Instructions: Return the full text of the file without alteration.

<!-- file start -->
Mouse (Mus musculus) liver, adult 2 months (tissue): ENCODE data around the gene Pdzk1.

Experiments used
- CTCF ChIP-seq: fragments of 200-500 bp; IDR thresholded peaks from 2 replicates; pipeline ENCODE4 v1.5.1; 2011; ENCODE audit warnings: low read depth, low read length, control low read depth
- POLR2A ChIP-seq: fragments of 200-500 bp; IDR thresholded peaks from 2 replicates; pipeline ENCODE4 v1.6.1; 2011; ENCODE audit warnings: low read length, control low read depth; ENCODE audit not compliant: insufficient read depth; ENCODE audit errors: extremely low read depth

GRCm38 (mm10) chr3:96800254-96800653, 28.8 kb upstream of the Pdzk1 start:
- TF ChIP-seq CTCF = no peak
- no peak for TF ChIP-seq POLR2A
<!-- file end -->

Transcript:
Mouse (Mus musculus) liver, adult 2 months (tissue): ENCODE data around the gene Pdzk1.

Experiments used
- CTCF ChIP-seq: fragments of 200-500 bp; IDR thresholded peaks from 2 replicates; pipeline ENCODE4 v1.5.1; 2011; ENCODE audit warnings: low read depth, low read length, control low read depth
- POLR2A ChIP-seq: fragments of 200-500 bp; IDR thresholded peaks from 2 replicates; pipeline ENCODE4 v1.6.1; 2011; ENCODE audit warnings: low read length, control low read depth; ENCODE audit not compliant: insufficient read depth; ENCODE audit errors: extremely low read depth

GRCm38 (mm10) chr3:96800254-96800653, 28.8 kb upstream of the Pdzk1 start:
- TF ChIP-seq CTCF = no peak
- no peak for TF ChIP-seq POLR2A